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Woman of many parts

LOOKING FORWARD Many books, many ideas

LOOKING FORWARD Many books, many ideas   | Photo Credit: PHOTOs: MURALI KUMAR K.



From films about minority communities to those on educated women, actor-turned-director Soni Razdan tells AYESHA MATTHANthat things haven’t changed much for either

On a wintry evening, Soni Razdan and this reporter, with red noses, sniff incessantly into handkerchiefs and nurse cups of tea for warmth and comfort. At Mother Tree after a book reading of Fiona Harrold’s “Be your own Life Coach” and Lavanya Sankaran’s “The Red Carpet”, Soni says as an avid reader, she always has at least three books on her bedside table — two non-fiction novels and one-fiction. “I am reading Alex Von Tunzelmann’s “Indian Summer: The Secret History of the End of an Empire” about the relationship between Nehru and Edwina Mountbatten, set post-Independence and William Dalrymple’s ‘The Age of Kali’.”

The Bombay-based former actor and now director says though she was in a state of shock when she heard about the blasts and siege, it was a wake-up call. “This time, a section of society defined by money was targeted, and not just the masses. ” Soni feels this attack on the upper strata brought with it a stronger reaction and apathy where friends and family who were affected, were more visible and heard. “So far, we were unaware and nurtured a false sense of security.” Says Soni of German-Kashmiri lineage: “One has to take a hard look at the knee-jerk reactions of looking at Pakistan in isolation. We need to go right back in time — to the Babri Masjid demolition in ’92 and Godhra massacre in ’02 and the church attacks recently and then see where we went wrong. We have bred terrorism in India.” She feels as this is a country with many castes and creeds, instead of letting this rich cultural heritage enhance our lives, we pull ourselves down by creating divisions. “Our relationship with the U.S.A. has a role to play too.”

Having played the roles of Rosemary Stoneham, an Anglo-Indian in Aparna Sen’s ’36 Chowringhee Lane’ and Dilnavaz, a Parsi in Sturla Gunnarsson’s ‘Such a Long Journey’ based on Rohinton Mistry’s book by the same name, Soni feels that characters from minority communities in India are still depicted as caricatures whether it is in “Parzania”, “1947 Earth”, “Being Cyrus” or others.

Soni is in the process of directing a film based on Manju Kapur’s “Difficult Daughters”, set in the 1940s about the true meaning of independence for women in pre-Independence India. “Looking at the situation of educated Indian women 60 years hence, India has not changed all that much, especially in smaller towns — it could be a relationship with the ‘wrong man’ or being educated by one’s family only to find a better husband.”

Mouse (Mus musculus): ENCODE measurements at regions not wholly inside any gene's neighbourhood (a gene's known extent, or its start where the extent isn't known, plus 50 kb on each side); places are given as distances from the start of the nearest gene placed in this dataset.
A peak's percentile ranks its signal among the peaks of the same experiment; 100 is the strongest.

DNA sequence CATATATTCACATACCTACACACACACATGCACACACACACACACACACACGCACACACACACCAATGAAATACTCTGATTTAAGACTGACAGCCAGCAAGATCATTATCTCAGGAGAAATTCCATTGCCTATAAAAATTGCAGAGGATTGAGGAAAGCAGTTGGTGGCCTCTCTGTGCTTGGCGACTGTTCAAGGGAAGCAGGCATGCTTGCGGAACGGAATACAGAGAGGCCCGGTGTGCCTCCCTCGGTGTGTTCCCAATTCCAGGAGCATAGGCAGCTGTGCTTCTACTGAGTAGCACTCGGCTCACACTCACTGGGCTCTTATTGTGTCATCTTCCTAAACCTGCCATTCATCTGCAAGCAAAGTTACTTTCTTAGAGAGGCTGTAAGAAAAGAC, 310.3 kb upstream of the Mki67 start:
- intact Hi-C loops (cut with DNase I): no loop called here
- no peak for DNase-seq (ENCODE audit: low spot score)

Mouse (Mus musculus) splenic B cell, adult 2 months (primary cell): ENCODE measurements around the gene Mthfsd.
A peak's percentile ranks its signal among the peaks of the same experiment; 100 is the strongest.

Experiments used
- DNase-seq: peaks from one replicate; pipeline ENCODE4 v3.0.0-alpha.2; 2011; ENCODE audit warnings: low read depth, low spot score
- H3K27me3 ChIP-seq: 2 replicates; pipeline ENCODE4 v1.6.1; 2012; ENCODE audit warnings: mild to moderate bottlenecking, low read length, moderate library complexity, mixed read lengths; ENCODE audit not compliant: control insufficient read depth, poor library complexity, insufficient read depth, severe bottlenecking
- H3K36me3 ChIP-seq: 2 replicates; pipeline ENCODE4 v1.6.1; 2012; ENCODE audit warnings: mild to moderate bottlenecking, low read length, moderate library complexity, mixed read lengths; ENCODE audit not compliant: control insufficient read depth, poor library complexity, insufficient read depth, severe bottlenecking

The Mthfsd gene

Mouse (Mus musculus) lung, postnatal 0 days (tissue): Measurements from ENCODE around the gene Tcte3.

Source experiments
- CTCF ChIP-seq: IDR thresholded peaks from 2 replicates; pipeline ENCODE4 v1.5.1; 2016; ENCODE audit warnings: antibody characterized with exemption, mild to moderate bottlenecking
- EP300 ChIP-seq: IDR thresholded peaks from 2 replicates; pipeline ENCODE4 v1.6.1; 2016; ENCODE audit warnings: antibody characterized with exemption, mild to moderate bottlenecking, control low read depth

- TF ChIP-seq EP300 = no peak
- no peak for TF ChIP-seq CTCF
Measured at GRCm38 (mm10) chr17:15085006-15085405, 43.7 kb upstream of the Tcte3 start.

She is directing “Sin City”, which is about corruption, self-serving cops, politicians and terrorists. She felt that Shoiab Mansoor’s “Khuda Kay Liye” was important about proclaimed perceptions of the enemy country across the border, Pakistan.

“Aur Phir Ek Din”, says Soni, was a serial borne out of desire topped with the energy of acting. About two single parents bringing up their children, the serial on Star Plus was washed away by the wave of bahu soaps, says Soni who acted in the path-breaking TV serial, “Buniyaad” and the poignant Mahesh Bhatt film, “Saaraansh”. The surge of films about terrorism in Bollywood, says Soni, has become a part of life where directors and scriptwriters who are pre-occupied with realities, are worried. “There is space for unconventional scripts from ‘A Wednesday’, ‘Mumbai Meri Jaan’, ‘Omkara’, ‘Chak de India’, ‘Khosla ka Ghosla’, ‘Bheja Fry’ to even ‘Dostana’ which is only possible now.”



She says acting began for her at the Guildhall School of Music and Drama, London and directing, after making “Girvhi”, a short film on child labour for Doordarshan in ’96. “Otherwise I am busy with my two children,” concludes Soni, who says she always looks forward.

Soni Speaks

Soni has acted in Shyam Benegal’s “Mandi” based on Pakistani writer Ghulam Abbas’ Urdu short story “Aanandi” and Esmayeel Shroff’s “Ahista Ahista”. When it comes to films on prostitution, be it “Chameli” or “Umrao Jaan”, she feels the issue of AIDS and its control becomes important.

“Pushing children into prostitution and forcing women into sex trade must be raised seriously.” She says that the ban on dance bar women has created prostitution, as the same women patrol Juhu Beach regularly now. “It is important to create solutions, not more problems,” states Soni Razdan.



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